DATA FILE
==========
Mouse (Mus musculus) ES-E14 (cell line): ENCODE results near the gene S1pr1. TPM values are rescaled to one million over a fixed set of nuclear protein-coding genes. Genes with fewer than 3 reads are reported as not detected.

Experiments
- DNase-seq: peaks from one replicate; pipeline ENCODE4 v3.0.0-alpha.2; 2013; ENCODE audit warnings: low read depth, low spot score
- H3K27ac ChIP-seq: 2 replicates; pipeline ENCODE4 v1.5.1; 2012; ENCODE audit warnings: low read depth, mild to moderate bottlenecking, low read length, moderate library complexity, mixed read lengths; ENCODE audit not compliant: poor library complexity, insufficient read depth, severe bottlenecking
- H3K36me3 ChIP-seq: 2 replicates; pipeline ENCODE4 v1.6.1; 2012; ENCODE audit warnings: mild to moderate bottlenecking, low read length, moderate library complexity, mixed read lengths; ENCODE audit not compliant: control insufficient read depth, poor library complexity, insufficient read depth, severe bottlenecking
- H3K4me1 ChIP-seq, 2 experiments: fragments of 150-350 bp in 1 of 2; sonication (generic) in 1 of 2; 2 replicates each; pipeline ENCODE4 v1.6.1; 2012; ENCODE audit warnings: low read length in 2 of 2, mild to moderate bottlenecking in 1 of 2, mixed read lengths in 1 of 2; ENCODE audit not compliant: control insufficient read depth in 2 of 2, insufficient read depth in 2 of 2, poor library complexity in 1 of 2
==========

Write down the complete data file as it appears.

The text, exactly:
Mouse (Mus musculus) ES-E14 (cell line): ENCODE results near the gene S1pr1. TPM values are rescaled to one million over a fixed set of nuclear protein-coding genes. Genes with fewer than 3 reads are reported as not detected.

Experiments
- DNase-seq: peaks from one replicate; pipeline ENCODE4 v3.0.0-alpha.2; 2013; ENCODE audit warnings: low read depth, low spot score
- H3K27ac ChIP-seq: 2 replicates; pipeline ENCODE4 v1.5.1; 2012; ENCODE audit warnings: low read depth, mild to moderate bottlenecking, low read length, moderate library complexity, mixed read lengths; ENCODE audit not compliant: poor library complexity, insufficient read depth, severe bottlenecking
- H3K36me3 ChIP-seq: 2 replicates; pipeline ENCODE4 v1.6.1; 2012; ENCODE audit warnings: mild to moderate bottlenecking, low read length, moderate library complexity, mixed read lengths; ENCODE audit not compliant: control insufficient read depth, poor library complexity, insufficient read depth, severe bottlenecking
- H3K4me1 ChIP-seq, 2 experiments: fragments of 150-350 bp in 1 of 2; sonication (generic) in 1 of 2; 2 replicates each; pipeline ENCODE4 v1.6.1; 2012; ENCODE audit warnings: low read length in 2 of 2, mild to moderate bottlenecking in 1 of 2, mixed read lengths in 1 of 2; ENCODE audit not compliant: control insufficient read depth in 2 of 2, insufficient read depth in 2 of 2, poor library complexity in 1 of 2